Key facts

previous slide arrow next slide arrow

How to create a community support group?

Home right arrow   Aboriginal and Torres Strait Islander peoplesright arrow   How to create a community support group?

Are you worried about the use of crystal ‘ice’ in your community? This resource may help guide you to get together with those in your community who are also worried about ice. The use and impact of ice in every community is different.

Below is a three-step guide that may help give you some ideas to get people together in your community. 

  • 1. What is the story of ice in your community?

    Talk to people in your community about ice. This may help you to build a picture of what is happening in your community and decide what your community needs. Some people that you may like to talk to could include:

    • Community leaders/elders
    • Family and friends
    • Local Aboriginal or Torres Strait Islander health workers
    • Doctors or Nurses
    • Local police
    • Youth workers

    Perhaps you could try asking some questions like these:

    • What do they know about ice and its effects? What would they like to learn more about?
    • Do they see ‘ice’ as a problem in the community?
    • What worries them about ice?
    • Which part of the community is most impacted by ‘ice’?
    • What would they like to do to help? Or what do they think could help?
    • What are the strengths of the community?
  • 2. What may be the focus of your group?

    Now you have a story of what ice looks like in your community and an idea of the needs of your community, you can decide what your group may focus on. We have listed some examples below, but every communities’ needs are different. You may want to try something else depending on what your community needs.

    • Bridge the knowledge gap about ice. Help you and your community learn more about ice, its effects and where to get help. Look at the information, videos and resources available on Cracks in the Ice. Download and print factsheets to share with the community.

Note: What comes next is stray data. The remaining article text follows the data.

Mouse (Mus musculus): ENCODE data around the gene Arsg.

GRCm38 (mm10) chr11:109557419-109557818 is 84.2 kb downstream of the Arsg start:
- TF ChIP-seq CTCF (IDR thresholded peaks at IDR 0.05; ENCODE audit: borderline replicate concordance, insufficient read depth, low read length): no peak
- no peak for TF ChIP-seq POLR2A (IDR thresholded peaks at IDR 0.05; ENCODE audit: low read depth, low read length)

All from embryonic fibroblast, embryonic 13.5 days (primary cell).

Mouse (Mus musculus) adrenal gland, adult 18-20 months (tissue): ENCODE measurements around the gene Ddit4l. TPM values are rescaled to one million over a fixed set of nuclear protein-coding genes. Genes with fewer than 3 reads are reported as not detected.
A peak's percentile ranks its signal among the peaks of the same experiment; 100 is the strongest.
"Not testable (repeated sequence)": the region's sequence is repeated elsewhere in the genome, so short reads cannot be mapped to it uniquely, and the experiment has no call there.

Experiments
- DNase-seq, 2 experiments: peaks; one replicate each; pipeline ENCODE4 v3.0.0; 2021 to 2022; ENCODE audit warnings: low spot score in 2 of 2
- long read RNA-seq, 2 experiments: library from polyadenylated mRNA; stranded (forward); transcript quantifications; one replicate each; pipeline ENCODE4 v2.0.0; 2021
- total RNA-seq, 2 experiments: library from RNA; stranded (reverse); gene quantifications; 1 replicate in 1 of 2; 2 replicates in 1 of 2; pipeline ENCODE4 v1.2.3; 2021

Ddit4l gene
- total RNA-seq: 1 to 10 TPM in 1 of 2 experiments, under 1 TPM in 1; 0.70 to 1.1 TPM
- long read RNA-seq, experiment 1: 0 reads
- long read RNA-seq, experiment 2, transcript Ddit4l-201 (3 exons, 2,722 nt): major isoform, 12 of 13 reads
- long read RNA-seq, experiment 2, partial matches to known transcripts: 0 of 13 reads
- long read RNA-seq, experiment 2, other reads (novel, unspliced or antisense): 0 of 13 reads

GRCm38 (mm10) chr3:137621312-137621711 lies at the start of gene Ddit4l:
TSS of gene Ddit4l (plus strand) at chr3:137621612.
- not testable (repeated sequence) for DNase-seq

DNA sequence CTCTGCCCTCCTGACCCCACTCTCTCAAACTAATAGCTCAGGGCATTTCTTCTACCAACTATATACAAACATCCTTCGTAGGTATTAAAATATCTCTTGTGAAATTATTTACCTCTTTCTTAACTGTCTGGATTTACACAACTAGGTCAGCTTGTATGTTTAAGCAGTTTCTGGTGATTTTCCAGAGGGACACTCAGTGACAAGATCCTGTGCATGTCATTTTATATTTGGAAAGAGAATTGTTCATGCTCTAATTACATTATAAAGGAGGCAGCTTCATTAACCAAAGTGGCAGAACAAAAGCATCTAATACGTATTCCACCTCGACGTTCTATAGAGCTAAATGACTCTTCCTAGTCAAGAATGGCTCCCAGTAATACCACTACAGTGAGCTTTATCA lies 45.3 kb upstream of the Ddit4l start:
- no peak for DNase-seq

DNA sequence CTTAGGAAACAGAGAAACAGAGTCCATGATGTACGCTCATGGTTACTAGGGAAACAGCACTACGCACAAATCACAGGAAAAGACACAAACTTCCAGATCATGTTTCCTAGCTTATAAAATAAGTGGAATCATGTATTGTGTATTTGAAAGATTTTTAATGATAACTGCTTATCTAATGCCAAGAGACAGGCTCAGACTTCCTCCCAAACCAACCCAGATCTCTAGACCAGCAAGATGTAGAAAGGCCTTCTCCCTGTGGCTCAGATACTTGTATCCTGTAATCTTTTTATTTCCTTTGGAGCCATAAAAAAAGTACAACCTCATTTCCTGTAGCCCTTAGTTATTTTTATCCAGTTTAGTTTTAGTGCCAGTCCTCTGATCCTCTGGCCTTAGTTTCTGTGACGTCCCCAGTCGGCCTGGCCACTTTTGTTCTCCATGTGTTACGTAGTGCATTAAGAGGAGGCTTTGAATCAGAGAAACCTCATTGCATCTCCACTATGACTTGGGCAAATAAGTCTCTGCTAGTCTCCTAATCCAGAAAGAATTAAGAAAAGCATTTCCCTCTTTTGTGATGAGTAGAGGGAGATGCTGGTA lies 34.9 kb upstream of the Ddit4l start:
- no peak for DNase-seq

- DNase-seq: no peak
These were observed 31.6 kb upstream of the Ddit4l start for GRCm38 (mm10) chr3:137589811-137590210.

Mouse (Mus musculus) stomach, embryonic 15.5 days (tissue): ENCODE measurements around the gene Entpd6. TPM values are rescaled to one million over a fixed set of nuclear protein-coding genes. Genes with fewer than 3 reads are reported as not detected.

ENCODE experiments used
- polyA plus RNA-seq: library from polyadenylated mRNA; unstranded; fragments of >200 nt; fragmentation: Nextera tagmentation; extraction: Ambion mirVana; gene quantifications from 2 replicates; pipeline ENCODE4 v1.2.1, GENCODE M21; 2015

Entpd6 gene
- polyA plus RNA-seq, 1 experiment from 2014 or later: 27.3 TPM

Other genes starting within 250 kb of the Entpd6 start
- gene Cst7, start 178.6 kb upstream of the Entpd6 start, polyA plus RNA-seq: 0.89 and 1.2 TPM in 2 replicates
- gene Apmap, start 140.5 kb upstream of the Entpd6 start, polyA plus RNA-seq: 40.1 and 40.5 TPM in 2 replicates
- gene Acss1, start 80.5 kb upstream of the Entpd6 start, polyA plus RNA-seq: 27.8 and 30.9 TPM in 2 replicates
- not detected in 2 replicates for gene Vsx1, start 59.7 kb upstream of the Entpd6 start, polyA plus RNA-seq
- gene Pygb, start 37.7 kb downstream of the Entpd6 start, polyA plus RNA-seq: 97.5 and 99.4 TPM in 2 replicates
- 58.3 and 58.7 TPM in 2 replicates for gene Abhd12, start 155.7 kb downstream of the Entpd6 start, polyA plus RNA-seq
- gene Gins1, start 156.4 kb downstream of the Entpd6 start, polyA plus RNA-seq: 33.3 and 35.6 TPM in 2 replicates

• Create a place for healing. People who use ice and their family members may feel alone and ashamed to talk about their situation. Having a place where people can tell their story, ask for help, and share is one way to provide support and encourage people to seek help. You may decide to yarn with them regularly, ask them how they are going and support them to tell their story. You may support them to ask for help at the clinic or services.

      Take a look at ‘tips for starting a yarn’ and some other ways you can support those impacted by the use of ice.

    • Strengthen the community.. Aboriginal and Torres Strait Islander communities are resilient and strong. Using the strengths of your community may help reduce the harms of ice and other drugs. Think about holding or encouraging people to attend cultural activities, community sport matches or other main events. Story-telling and sharing cultural knowledge of elders and, families is important in helping people feel connected to their culture. Think of other ways you can bring your community together.

  • 3. What other resources do you have in the community that could help you? What resources do you need?

    • Speak with key leaders in your community such as elders, health workers, outreach services, or local council. Try making a list of things you may need help with from them or ways you can get them involved with what your group is doing.
    • Tell the story of what your group is there for to your community. Promoting your group may help people become interested in what you are doing.
    • Consider holding a community forum, take a look at the ADF guide for holding a forum
    • Become a Local Drug Action Team. Visit
Page last reviewed: Friday, 2 July 2021

If you need emergency support, please call Lifeline

13 11 14

which is a 24-hour crisis helpline or dial


for the police or an ambulance.